I doubt you are going to get any refund. Most auto insurance is written six months at a time, which means that you have received half a dozen notices telling you that your policy is being written for specific vehicles.

> At the time, the dealer gave us the plates for our new car and contacted our insurance agent for us.

The dealer does this as a convenience to start new coverage. He has no responsibility to ask the agent to discontinue old coverage.
posted by yclipse at 5:57 AM on July 26 [3 favorites]


We have all the documentation, including contract with trade-in details, tax returns, etc.

"The dealer does this as a convenience to start new coverage. He has no responsibility to ask the agent to discontinue old coverage."

I hear you. And all those fees one pays the dealer don't really get one much, I know. The new insurance started with the trade-in of the previous vehicle. So, we trade in vehicle A for vehicle C. Dealer contacts insurance to help us start new coverage on Vehicle C, and because it's a lease, we receive new plates and turn in the old. Insurance cos/agents in MA issue plates - why bother with plate cancellation at all?
posted by heigh-hothederryo at 8:40 AM on July 26


(Not threadsitting, but I'm getting the sense this is a question very specific to Massachusetts, where we all have independent insurance agents, and the RMV is closely linked in to the insurance agent and company networks.)
posted by heigh-hothederryo at 8:58 AM on July 26 [1 favorite]


Stay on your agent about getting a refund -- explicitly getting a refund, not just removing the car from your policy.

The thing about insurance is that you generally can't insure something that doesn't belong to you. It's against the rules, against the policy, possibly against state law. If no claims were paid on that insurance on that vehicle since the time you parted ways with the car, the insurance company isn't out anything, and potentially gained interest on that money sitting in their reserves.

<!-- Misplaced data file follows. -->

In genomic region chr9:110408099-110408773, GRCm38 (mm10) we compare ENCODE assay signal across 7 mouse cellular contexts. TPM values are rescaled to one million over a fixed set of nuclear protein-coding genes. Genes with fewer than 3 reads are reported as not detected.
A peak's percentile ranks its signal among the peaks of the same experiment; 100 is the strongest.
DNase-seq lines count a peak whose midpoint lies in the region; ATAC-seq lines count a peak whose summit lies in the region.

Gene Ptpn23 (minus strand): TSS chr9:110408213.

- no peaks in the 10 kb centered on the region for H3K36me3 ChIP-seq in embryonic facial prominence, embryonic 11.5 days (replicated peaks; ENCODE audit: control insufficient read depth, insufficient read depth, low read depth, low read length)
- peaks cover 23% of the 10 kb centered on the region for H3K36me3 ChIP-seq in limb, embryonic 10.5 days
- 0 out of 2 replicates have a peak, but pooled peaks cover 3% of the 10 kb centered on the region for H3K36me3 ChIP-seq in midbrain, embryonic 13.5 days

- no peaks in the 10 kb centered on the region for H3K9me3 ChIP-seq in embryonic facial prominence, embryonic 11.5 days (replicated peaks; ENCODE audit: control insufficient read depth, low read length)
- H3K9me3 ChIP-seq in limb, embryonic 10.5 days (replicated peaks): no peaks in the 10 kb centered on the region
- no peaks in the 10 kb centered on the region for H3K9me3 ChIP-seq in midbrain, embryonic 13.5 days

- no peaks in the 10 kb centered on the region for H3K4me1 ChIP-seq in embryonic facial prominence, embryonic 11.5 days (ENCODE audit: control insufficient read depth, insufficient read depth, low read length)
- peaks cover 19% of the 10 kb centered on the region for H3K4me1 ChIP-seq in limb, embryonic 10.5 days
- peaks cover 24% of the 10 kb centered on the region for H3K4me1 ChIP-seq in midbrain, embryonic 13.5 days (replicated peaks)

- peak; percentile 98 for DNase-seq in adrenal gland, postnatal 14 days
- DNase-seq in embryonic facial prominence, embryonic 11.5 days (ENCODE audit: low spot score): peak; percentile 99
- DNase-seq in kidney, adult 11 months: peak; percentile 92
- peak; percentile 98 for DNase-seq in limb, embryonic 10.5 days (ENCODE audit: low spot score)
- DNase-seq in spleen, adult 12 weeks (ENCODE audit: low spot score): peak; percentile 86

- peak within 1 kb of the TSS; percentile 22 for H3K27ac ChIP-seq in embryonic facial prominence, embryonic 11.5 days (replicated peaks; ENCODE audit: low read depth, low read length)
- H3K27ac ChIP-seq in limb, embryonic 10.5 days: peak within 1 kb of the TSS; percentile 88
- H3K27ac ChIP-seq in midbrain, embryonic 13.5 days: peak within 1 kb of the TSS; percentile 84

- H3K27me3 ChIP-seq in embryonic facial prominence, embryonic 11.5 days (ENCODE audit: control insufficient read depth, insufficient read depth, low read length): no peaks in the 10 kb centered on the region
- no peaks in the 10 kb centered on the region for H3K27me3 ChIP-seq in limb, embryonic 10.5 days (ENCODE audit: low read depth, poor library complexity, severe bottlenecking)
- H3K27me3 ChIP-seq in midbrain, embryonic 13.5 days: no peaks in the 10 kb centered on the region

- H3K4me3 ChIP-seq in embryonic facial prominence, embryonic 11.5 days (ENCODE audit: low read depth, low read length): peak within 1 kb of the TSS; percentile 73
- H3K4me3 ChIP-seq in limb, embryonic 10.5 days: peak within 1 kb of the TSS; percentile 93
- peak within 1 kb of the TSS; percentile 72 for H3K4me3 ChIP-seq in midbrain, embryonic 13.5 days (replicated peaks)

So, provide proof you don't own the car anymore, apologize profusely, but point out that you couldn't possibly insure a car that didn't even belong to you at that time. Since you don't even really remember what went on when you traded in that oldest car, don't immediately assume you didn't contact somebody about cancelling the insurance. Things get missed on both ends. The agent should be on your side, and if not try somebody else. You were paying the insurance company for a product that you couldn't partake in, so you should get a refund.
posted by AzraelBrown at 10:40 AM on July 26 [2 favorites]


We were able to solve a similar situation, although timescales were a little different. It involved signing an affidavit that we wouldn't make a claim relating to that period, and that we would indemnify the insurance company against third party claims arising relating to that period. So it may not be impossible.
posted by blue_wardrobe at 4:20 PM on July 27